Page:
How founded are these fears? Is Turkey truly abandoning its secular tradition? According to Aya Göl, the issue is far more complex. Islam in Turkey is not only a religion, but a “historical political marker (Göl 2009 :807),” the identification with which signifies a collective community. Instead of focusing on the classification of the Republic of Turkey, we must realize that “the AKP and the secular establishment have an opportunity to prove that one can be both Muslim and secular within a democratic system (Göl 2009: 807-808).” While we can easily ascribe these two disparate modes of modernization onto the country, Adil Özdemir and Kenneth Frank remind us of the inherent complexity of the lived experiences of Turkish Muslims. Our Western terms are only convenient, at best, and ultimately discredit the experiences of practicing Muslims, non-practicing Muslims, nominal Muslims, devout Muslims, et al (Ozdemir 2000: 26).
Although Atatürk’s vision of a secular Turkey has certainly shifted over time due to “the power and challenge of global European and American technical cultures (Özdemir 2000: 12),” it cannot be discredited or proven wrong. Perhaps, instead of focusing on the legitimacy of Turkey’s secularism, we might be better off critiquing the Western preconceptions that pose the secular and religion definitively at odds with each other. As we can see, while politics and religion further intermingle in Turkey, we need to steer away from the inclination to see this phenomenon as un-secular; both the secular and Islam are integral parts of the nation’s identity that cannot be forced apart.
Bektas, Umit. Photograph. The New York Times. 29 Oct 2012: A4. Nytimes.com. Web. 01 Oct 2015.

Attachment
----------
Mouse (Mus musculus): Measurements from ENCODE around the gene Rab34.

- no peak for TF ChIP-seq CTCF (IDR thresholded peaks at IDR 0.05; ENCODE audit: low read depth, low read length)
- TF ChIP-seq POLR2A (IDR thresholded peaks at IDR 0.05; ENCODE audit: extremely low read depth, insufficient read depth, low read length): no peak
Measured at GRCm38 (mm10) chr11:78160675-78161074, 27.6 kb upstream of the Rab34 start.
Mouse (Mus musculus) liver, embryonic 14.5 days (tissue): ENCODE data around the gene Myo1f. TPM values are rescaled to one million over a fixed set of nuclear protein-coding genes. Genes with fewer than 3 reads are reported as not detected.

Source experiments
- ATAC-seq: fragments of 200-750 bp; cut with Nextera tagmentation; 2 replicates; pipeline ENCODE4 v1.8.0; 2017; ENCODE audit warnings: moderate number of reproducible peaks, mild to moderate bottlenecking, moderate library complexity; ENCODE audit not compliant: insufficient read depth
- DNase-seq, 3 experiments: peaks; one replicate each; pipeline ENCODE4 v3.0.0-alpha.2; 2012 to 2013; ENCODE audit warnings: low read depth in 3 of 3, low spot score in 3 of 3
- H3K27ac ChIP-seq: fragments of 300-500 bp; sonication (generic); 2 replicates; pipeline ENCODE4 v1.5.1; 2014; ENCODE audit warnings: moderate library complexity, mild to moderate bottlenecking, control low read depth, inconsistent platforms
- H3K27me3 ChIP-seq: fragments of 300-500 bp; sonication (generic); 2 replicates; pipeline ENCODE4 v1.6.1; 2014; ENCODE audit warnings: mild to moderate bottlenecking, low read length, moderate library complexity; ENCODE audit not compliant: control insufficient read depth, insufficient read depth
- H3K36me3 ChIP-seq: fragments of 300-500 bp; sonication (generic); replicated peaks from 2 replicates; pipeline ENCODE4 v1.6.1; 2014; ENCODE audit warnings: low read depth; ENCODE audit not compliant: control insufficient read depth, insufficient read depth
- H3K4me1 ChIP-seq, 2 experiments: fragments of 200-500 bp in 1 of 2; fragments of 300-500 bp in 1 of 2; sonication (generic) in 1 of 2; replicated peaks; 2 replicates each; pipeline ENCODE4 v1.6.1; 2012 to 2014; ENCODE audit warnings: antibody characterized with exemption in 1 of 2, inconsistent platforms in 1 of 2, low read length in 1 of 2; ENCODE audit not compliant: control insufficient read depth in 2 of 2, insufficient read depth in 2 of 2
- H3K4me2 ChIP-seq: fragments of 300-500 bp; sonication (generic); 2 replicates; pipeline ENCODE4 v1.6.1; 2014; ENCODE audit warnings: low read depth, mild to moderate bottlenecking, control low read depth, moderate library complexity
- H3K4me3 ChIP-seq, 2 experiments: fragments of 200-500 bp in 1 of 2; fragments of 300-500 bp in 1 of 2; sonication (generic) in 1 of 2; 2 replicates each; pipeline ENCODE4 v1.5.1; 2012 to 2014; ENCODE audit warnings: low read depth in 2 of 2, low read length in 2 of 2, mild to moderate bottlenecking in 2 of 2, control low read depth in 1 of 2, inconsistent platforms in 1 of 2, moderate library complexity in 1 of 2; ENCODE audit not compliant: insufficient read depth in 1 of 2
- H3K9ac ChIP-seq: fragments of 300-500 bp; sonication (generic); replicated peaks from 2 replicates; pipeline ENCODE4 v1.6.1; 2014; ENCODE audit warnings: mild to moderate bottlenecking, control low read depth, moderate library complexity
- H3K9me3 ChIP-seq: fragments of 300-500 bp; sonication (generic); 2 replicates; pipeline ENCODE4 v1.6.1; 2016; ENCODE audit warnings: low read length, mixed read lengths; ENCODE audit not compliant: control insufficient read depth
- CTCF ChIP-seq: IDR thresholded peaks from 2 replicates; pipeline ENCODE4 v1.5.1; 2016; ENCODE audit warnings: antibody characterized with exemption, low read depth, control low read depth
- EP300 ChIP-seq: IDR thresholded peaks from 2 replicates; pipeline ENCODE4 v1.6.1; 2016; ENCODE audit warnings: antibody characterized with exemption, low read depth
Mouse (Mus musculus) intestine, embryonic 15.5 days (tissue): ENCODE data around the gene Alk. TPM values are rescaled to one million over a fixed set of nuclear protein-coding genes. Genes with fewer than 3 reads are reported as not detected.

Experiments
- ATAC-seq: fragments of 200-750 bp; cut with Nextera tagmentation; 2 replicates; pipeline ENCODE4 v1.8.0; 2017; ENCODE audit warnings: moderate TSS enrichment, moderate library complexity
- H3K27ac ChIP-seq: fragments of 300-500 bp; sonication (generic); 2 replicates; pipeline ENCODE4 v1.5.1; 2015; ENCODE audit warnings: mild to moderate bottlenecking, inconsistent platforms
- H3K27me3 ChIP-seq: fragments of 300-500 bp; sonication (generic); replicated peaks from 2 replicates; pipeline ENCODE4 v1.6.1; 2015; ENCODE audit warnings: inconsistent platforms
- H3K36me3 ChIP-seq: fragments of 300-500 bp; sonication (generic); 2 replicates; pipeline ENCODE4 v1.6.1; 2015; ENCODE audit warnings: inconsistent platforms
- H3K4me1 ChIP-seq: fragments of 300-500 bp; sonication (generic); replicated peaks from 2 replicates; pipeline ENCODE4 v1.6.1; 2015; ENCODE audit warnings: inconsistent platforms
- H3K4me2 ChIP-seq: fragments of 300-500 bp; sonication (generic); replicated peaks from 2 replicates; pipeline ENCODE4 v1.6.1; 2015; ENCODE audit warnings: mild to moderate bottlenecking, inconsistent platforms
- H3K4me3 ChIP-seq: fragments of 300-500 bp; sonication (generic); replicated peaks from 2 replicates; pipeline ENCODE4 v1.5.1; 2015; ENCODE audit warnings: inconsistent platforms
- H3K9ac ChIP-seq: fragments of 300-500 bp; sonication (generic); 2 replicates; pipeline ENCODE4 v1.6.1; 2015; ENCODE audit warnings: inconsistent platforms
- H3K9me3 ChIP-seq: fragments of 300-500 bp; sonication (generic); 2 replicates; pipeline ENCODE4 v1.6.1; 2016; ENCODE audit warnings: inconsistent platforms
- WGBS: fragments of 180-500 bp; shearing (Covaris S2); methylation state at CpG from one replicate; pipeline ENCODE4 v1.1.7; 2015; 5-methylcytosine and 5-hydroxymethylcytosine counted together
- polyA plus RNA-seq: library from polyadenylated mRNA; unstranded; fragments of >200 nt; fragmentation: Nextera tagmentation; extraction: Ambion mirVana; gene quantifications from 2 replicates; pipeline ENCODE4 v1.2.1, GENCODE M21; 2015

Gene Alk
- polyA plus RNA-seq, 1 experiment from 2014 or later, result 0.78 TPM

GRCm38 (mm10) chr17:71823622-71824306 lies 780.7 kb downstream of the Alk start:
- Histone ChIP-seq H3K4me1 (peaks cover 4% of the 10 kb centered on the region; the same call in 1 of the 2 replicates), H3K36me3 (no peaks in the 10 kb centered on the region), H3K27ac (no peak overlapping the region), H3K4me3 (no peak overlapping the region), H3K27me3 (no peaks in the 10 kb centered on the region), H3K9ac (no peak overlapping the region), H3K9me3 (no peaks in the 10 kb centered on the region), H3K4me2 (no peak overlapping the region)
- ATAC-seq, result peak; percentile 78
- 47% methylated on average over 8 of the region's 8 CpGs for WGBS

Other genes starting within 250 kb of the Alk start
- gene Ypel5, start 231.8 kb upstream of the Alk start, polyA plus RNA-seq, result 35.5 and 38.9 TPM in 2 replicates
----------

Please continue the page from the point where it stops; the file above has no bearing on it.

Göl, Aya. “The Identity of Turkey: Muslim and Secular,” Third World Quarterly, Vol. 30, No. 4 (2009), pp. 795-810. Web.
Kerslake, Celia, Kerem Öktem, Philip Robins. “Ataturk and Kemalism throughout the Twentieth Century.” Introduction. Turkey’s Engagement with Modernity: Conflict and Change in the Twentieth Century. Basingstoke: Palgrave Macmillan, 2010. pp. 1-14. Web.
Kumar, D.V., “Engaging with Modernity: Need for a Critical Negotiation,” Sociological Bulletin, Vol. 57, No. 2 (May-August 2008), pp. 240-254. Web.
Kurzman, Charles, “Islamic Secularism” Encyclopedia of Islam and the Muslim World. Ed. Richard C. Martin. Vol. 2. New York: Macmillan Reference USA, 2004. pp. 614-615. Print.
Özdemir, Adil and Kenneth Frank. “The Present Juncture in the Spiritual Journey of Muslims in Turkey” in Visible Islam in Modern Turkey. New York: St. Martin’s Press. 2000.
Tibi, Bassam. Islam between Culture and Politics. New York: Palgrave Macmillan. 2001. Print.
Vela, Justin. “As Turkey Changes, So Does Its View of the Founding National Hero, Atatürk.” The Atlantic. 27 Jun 2012. Theatlantic.com. Web. 01 Oct 2015.